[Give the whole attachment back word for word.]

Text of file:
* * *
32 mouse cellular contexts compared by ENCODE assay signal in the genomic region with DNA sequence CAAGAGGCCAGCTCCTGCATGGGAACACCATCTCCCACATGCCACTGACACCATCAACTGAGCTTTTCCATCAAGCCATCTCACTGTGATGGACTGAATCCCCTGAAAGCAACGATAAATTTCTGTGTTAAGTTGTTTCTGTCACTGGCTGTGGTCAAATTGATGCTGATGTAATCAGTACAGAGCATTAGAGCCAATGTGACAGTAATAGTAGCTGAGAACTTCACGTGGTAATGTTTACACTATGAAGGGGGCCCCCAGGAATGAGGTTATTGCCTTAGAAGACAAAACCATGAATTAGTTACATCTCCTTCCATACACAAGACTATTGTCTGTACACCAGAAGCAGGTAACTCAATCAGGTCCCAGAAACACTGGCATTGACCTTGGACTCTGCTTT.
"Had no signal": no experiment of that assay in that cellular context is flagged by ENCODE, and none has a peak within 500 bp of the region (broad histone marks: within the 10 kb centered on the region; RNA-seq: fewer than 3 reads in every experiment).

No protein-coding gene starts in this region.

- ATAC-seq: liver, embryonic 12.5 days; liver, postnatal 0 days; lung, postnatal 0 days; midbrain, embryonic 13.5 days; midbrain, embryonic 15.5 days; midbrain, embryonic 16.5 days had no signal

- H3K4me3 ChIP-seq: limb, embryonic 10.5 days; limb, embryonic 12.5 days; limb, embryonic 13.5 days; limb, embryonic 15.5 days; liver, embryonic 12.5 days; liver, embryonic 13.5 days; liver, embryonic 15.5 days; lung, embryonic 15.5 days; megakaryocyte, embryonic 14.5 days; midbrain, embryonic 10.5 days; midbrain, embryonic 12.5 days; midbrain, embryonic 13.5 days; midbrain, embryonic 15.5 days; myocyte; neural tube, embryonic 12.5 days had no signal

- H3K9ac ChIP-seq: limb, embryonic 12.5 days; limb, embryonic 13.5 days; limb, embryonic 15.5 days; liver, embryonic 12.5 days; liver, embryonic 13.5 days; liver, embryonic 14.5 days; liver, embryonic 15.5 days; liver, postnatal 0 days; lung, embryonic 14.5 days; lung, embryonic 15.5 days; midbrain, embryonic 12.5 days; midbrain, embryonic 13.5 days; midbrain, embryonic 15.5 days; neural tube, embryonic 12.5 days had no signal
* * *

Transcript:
32 mouse cellular contexts compared by ENCODE assay signal in the genomic region with DNA sequence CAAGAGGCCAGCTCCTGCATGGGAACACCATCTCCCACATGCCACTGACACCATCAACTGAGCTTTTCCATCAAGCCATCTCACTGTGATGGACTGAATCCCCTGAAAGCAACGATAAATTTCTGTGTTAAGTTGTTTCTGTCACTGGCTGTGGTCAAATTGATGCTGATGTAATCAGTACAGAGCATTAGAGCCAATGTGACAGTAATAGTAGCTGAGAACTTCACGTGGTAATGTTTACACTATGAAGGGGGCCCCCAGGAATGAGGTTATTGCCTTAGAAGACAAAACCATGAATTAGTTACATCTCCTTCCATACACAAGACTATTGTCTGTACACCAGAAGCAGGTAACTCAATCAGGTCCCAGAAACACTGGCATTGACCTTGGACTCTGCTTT.
"Had no signal": no experiment of that assay in that cellular context is flagged by ENCODE, and none has a peak within 500 bp of the region (broad histone marks: within the 10 kb centered on the region; RNA-seq: fewer than 3 reads in every experiment).

No protein-coding gene starts in this region.

- ATAC-seq: liver, embryonic 12.5 days; liver, postnatal 0 days; lung, postnatal 0 days; midbrain, embryonic 13.5 days; midbrain, embryonic 15.5 days; midbrain, embryonic 16.5 days had no signal

- H3K4me3 ChIP-seq: limb, embryonic 10.5 days; limb, embryonic 12.5 days; limb, embryonic 13.5 days; limb, embryonic 15.5 days; liver, embryonic 12.5 days; liver, embryonic 13.5 days; liver, embryonic 15.5 days; lung, embryonic 15.5 days; megakaryocyte, embryonic 14.5 days; midbrain, embryonic 10.5 days; midbrain, embryonic 12.5 days; midbrain, embryonic 13.5 days; midbrain, embryonic 15.5 days; myocyte; neural tube, embryonic 12.5 days had no signal

- H3K9ac ChIP-seq: limb, embryonic 12.5 days; limb, embryonic 13.5 days; limb, embryonic 15.5 days; liver, embryonic 12.5 days; liver, embryonic 13.5 days; liver, embryonic 14.5 days; liver, embryonic 15.5 days; liver, postnatal 0 days; lung, embryonic 14.5 days; lung, embryonic 15.5 days; midbrain, embryonic 12.5 days; midbrain, embryonic 13.5 days; midbrain, embryonic 15.5 days; neural tube, embryonic 12.5 days had no signal